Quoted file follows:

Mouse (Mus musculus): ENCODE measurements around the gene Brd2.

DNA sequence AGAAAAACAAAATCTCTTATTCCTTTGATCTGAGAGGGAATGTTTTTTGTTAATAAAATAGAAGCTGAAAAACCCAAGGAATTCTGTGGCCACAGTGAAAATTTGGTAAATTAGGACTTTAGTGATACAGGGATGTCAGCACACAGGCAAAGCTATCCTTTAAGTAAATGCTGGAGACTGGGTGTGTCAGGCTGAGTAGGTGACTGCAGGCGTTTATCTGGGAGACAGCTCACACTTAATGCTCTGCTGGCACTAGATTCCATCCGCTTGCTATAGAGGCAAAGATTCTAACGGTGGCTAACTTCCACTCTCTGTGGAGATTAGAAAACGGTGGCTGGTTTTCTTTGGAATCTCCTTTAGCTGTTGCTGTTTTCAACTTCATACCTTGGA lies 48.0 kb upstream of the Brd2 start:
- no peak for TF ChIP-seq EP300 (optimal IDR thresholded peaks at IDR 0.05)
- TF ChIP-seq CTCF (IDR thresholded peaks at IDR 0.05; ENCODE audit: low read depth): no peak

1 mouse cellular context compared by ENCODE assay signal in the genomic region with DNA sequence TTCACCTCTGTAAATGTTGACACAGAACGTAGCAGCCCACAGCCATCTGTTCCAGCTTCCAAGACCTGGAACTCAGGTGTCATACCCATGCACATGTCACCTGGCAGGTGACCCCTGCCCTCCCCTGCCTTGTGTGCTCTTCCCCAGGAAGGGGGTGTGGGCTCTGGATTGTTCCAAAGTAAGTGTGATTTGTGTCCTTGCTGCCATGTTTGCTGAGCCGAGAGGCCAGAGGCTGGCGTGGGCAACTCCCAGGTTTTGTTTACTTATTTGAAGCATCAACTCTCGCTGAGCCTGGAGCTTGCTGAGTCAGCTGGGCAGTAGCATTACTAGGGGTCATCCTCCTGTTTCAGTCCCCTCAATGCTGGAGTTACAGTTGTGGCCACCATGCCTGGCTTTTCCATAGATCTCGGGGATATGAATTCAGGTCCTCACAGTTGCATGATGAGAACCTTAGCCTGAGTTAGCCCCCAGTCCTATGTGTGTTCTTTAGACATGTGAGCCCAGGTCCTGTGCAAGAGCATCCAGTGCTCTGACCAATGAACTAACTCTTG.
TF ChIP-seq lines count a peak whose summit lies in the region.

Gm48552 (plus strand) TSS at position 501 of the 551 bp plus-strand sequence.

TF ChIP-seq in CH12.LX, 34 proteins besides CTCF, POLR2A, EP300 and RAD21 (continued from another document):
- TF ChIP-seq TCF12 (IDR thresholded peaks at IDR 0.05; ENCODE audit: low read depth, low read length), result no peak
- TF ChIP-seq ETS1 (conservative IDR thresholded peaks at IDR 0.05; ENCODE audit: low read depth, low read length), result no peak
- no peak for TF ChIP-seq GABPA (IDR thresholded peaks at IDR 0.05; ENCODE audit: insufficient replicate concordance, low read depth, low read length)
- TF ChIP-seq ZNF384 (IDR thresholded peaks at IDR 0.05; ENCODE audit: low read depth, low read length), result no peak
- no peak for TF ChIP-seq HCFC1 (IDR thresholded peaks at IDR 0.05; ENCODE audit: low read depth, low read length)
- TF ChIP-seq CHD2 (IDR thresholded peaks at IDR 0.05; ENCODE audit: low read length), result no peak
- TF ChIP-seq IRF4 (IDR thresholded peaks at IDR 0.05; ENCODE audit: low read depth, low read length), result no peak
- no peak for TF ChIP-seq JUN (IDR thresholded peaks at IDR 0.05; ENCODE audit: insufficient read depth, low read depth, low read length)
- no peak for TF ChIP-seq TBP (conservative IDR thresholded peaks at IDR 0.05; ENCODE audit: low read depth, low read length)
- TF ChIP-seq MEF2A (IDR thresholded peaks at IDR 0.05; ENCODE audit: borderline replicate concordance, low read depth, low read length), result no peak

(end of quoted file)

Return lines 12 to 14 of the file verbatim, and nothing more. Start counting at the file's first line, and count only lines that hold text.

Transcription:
- TF ChIP-seq ZNF384 (IDR thresholded peaks at IDR 0.05; ENCODE audit: low read depth, low read length), result no peak
- no peak for TF ChIP-seq HCFC1 (IDR thresholded peaks at IDR 0.05; ENCODE audit: low read depth, low read length)
- TF ChIP-seq CHD2 (IDR thresholded peaks at IDR 0.05; ENCODE audit: low read length), result no peak